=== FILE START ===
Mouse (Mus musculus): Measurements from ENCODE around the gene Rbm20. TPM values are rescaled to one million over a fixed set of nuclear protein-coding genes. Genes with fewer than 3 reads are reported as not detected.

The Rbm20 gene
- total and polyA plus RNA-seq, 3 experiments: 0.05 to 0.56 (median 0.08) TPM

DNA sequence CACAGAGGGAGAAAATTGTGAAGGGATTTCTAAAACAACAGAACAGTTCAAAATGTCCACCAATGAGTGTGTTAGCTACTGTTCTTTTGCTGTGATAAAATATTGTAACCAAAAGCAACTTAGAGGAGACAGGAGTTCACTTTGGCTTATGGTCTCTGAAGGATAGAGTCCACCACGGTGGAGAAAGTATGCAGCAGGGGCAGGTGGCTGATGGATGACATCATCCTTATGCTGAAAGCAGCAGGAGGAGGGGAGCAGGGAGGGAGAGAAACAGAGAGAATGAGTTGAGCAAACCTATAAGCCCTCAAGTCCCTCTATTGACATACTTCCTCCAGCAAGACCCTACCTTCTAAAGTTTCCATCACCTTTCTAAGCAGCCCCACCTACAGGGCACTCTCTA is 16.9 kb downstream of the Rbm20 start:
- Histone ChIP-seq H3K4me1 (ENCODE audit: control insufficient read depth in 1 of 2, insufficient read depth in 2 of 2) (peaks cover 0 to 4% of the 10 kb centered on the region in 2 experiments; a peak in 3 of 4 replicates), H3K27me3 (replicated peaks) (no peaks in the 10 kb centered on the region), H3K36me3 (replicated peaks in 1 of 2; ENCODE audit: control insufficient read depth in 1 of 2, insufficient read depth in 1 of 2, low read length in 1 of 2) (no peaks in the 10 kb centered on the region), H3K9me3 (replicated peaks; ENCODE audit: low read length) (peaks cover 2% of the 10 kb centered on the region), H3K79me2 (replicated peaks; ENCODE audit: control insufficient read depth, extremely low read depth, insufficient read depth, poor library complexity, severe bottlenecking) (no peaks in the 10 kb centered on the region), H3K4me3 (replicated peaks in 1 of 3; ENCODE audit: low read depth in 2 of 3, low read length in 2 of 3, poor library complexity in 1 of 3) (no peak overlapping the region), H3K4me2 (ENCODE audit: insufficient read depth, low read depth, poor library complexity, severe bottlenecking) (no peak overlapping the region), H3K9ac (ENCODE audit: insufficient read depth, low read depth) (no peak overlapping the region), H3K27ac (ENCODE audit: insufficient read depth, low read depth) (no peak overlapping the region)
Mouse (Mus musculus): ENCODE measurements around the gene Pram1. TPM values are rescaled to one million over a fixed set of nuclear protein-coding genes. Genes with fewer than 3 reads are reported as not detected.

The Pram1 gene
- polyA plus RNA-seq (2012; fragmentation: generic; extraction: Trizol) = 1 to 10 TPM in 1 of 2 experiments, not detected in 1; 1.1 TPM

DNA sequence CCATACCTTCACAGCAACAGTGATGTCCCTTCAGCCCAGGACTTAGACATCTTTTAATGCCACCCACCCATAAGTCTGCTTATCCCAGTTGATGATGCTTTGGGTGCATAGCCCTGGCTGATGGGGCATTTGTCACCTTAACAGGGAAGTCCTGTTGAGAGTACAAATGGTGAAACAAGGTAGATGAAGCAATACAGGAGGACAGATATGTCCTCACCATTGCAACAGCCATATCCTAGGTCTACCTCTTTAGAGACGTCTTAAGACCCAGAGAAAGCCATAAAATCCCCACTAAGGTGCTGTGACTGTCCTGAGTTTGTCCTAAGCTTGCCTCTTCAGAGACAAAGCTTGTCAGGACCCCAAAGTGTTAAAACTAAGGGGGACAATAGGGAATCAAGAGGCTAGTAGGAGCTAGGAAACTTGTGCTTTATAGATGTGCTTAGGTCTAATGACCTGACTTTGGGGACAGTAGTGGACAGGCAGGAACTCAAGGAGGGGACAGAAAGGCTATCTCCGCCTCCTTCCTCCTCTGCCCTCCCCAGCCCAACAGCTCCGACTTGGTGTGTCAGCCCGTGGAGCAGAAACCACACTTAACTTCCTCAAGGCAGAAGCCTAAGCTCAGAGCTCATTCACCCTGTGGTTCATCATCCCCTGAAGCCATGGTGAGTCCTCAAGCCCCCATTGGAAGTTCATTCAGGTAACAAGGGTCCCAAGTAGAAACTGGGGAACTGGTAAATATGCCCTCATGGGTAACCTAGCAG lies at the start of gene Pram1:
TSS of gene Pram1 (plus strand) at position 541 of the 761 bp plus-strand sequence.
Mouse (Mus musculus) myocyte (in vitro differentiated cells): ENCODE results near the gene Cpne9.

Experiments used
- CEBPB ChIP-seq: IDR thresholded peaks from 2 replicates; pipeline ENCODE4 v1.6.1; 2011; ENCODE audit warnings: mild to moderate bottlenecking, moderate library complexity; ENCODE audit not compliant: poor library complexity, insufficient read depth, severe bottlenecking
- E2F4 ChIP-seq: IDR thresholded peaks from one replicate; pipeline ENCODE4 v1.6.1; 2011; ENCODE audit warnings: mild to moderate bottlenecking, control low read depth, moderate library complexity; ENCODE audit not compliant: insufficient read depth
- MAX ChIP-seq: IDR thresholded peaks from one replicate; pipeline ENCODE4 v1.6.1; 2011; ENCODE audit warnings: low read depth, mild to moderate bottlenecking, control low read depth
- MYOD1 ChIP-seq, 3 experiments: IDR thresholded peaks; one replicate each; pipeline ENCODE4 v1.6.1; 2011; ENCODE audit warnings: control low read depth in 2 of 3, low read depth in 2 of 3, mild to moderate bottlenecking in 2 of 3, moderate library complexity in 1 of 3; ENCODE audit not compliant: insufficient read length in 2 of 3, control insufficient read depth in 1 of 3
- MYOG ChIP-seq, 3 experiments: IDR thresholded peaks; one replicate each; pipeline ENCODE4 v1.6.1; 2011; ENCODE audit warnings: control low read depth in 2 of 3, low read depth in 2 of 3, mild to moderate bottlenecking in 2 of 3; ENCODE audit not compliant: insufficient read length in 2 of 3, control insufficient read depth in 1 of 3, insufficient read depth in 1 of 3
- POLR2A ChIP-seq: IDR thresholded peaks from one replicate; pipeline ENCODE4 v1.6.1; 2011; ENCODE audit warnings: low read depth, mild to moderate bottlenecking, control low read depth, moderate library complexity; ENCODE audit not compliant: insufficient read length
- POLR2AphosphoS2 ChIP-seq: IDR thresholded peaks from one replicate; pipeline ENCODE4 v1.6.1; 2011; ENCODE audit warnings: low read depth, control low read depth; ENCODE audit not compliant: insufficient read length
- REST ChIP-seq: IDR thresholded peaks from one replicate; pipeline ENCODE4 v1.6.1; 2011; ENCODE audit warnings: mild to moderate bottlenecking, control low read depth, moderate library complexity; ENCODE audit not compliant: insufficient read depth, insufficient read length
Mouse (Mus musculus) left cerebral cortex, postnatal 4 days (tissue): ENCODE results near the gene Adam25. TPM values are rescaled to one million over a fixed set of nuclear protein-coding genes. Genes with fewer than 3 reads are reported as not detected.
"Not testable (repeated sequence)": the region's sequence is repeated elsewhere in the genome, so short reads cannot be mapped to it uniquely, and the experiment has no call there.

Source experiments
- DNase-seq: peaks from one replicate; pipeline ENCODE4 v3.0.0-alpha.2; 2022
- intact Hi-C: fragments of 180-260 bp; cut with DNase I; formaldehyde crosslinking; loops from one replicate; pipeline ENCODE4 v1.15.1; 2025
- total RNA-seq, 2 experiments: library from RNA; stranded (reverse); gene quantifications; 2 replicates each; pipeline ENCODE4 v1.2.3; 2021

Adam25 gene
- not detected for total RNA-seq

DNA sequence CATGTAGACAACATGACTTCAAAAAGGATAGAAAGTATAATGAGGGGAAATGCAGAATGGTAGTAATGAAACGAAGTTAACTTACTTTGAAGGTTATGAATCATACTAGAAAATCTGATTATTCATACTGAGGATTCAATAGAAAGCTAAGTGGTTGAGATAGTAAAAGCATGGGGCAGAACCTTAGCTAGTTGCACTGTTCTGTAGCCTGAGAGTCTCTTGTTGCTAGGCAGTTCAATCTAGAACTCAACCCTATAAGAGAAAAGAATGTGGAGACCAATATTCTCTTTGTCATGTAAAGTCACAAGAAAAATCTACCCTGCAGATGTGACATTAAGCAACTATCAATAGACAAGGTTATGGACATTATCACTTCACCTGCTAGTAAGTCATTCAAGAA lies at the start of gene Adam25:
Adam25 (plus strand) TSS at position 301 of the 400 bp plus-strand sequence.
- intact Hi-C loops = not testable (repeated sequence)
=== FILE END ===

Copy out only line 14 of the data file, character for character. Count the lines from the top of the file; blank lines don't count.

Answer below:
- E2F4 ChIP-seq: IDR thresholded peaks from one replicate; pipeline ENCODE4 v1.6.1; 2011; ENCODE audit warnings: mild to moderate bottlenecking, control low read depth, moderate library complexity; ENCODE audit not compliant: insufficient read depth